By Harry Mottram: Ten years ago I reported for the Cheddar Valley Gazette that finally Banwell would have a bypass – along with a new school and shopping area plus hundreds of new homes. The village was promised a bypass as long ago as 1927 – but at each turn something would hold up the project and the traffic would continue to clog up West Street and Castle Hill. The main image below shows the planned bypass – an image from North Somerset Council. It would cut down beside Dark Lane from Castle Hill’s crest and circle north and rejoin the A371 at Knightcott Road at the Weston-super-Mare end of the village with infilling development on either side of Wolvershill Road.

Banwell is just five miles from Axbridge and was once part of the Axbridge Rural District Council and despite being in North Somerset retains ties with the town. The former railway – The Strawberry Line – had a station at Sandford known as Banwell and Sandford – where the retirement home is now. Back in the day Banwell residents would walk or cycle to the station that linked them to Wells and Yatton (and Axbridge).

The latest plan was agreed to go ahead last year with contractors appointed – but now the bypass is once again in doubt after the main contractor has pulled out of the plan. Writing for Somerset Live, fellow Bath journalist and local democracy reporter John Wimperis has reported: “Alun Griffiths — who were handed the £56.5m contract to build the road by North Somerset Council — have walked away from the deal.”

He continued: “Alun Griffiths had already been on site to work on enabling works ahead of the main bypass construction. But now they have downed tools and said they will not deliver the scheme. The council signed off on the contract in November, which was a “pain/gain” contract designed to encourage the contractors to deliver the scheme on time. The scheme as a whole is set to cost £89.2m, when factoring in other costs such as consultants, utilities, and contingency money alongside the £56.5m contract to build the road. Homes England has provided £77.3m of this money, with North Somerset Council contributing £11.9m.”

Banwell before the car came to cause congestion – then a market was held in The Square. Pic: Roy Rice.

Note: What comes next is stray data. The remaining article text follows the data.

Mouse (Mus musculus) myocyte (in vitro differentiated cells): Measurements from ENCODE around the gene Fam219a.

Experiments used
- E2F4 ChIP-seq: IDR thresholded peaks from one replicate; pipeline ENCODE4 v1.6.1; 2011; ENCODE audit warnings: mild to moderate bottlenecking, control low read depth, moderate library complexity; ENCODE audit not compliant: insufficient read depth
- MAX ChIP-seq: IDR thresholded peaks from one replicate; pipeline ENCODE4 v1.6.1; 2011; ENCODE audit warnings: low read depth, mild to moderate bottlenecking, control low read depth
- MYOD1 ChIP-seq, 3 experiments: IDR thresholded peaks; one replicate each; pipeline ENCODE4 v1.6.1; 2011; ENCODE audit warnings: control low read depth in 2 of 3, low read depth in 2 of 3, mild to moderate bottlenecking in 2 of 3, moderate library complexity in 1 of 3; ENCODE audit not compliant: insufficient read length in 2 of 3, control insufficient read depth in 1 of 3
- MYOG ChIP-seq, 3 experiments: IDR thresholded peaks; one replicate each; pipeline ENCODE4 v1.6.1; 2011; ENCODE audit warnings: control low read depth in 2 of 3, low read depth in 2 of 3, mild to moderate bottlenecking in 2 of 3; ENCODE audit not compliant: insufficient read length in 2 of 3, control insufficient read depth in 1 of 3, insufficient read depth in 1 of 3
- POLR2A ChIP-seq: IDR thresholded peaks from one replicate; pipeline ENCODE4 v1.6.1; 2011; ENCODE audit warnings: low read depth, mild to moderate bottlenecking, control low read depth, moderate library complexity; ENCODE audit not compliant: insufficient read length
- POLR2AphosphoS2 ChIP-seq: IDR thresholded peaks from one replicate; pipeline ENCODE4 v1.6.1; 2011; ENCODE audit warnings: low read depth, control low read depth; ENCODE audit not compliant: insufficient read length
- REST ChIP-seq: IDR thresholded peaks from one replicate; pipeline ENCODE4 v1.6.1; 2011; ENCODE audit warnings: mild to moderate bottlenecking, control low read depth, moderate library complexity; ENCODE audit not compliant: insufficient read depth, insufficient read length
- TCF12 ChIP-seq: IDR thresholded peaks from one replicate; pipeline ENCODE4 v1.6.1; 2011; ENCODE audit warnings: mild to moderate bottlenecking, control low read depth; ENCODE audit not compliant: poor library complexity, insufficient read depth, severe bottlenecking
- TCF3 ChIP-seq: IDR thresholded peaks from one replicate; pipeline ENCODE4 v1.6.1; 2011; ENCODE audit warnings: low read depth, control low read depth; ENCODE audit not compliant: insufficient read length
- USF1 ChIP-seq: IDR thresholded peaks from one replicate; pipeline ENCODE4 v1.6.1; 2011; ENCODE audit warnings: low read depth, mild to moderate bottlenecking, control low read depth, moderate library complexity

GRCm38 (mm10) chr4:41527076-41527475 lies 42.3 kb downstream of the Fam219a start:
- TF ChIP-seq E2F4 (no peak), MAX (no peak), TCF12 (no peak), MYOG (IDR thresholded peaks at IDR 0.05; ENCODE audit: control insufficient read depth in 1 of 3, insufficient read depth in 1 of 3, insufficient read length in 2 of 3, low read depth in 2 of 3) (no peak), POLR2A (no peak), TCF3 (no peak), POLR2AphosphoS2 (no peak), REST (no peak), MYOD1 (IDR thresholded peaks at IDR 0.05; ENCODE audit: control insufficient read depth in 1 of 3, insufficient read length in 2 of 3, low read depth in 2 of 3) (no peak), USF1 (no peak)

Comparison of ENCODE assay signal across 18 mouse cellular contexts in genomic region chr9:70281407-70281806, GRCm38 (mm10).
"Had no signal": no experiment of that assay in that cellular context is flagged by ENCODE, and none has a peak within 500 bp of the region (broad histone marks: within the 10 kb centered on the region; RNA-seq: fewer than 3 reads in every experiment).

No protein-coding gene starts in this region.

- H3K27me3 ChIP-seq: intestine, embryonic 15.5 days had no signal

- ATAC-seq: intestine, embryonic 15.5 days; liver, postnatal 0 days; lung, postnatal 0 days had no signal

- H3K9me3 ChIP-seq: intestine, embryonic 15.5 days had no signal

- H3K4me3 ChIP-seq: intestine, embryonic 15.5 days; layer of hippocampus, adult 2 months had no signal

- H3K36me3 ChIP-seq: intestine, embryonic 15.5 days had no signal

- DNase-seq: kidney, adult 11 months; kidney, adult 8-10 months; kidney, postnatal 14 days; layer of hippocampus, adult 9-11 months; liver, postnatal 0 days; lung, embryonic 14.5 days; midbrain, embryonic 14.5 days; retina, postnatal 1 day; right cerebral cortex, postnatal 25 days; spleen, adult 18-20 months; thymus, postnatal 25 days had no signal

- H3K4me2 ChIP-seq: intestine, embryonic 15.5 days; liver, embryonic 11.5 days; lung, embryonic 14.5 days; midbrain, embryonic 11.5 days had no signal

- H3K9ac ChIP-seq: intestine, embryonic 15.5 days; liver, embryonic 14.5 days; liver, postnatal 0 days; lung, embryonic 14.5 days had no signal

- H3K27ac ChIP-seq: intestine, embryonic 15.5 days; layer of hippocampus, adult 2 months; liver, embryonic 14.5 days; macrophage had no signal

Many Axbridge residents have been caught up in the congestion in the village of Banwell and know the frustration of waiting up to 30 minutes to get through and longer if as often happens when two lorries or other large vehicles become stuck in trying to negotiate the narrow main street. The prospect of a bypass would transform the village which has a number of period properties that have been badly affected by the traffic that has only increased over the years. There is also the historic rock embedded in the pavement on the corner of Church Street – thought to be a prehistoric marker stone and then used as a mount for horse riders but remains a quirky reminder of the community’s long history dating back to pre-Roman Britain. If the bypass was built then those properties in West Street would become as desirable as those in Axbridge’s High Street which were badly affected by traffic until the construction of Axbridge’s own bypass.

The rock in Banwell’s West Street is thought to date to prehistoric times – here modelled by India for the Strawberry Line Times magazine

North Somerset Council’s council leader Mike Bell said: “Alun Griffiths joined the bypass team in 2021, so it is incredibly frustrating for them to pull out without warning just as they were getting spades in the ground. This is unexpected and unprecedented news and we feel both let down and disappointed, as I’m sure many residents will too. Despite challenges created by Griffiths’ decision, I’d like to reassure residents that the council remains committed to the bypass and that we are working closely with partners at Homes England to understand next steps and solutions.”

Mr Bell added: “The Banwell bypass is an important scheme for us and, over the past two years, we have made more progress towards making it a reality than anyone in the century since it was first proposed. This includes designing the scheme in collaboration with local residents, overcoming financial pressures and successfully securing planning permission and compulsory purchase orders. Not only would the bypass remove long-standing and intolerable congestion from Banwell, but the wider scheme includes miles of walking and cycling tracks, as well as a substantial bio-diversity net gain. The bypass is also key to unlocking future housing sites, which are vital in seizing the opportunities presented by regional growth. As ever, we are focussing our efforts on moving this top-quality scheme forward and delivering for our communities, working alongside partners and doing all we can to get back on track and back on site soon.”

Also see:

The Rock in Banwell back in the 1930s when the village expected the bypass to be built. Pic: Roy Rice

Axbridge News is edited by Harry Mottram and is published for the interest of himself and fellow residents.

Harry is a freelance journalist. Follow him on Facebook, LinkedIn, Twitter, Instagram, YouTube etc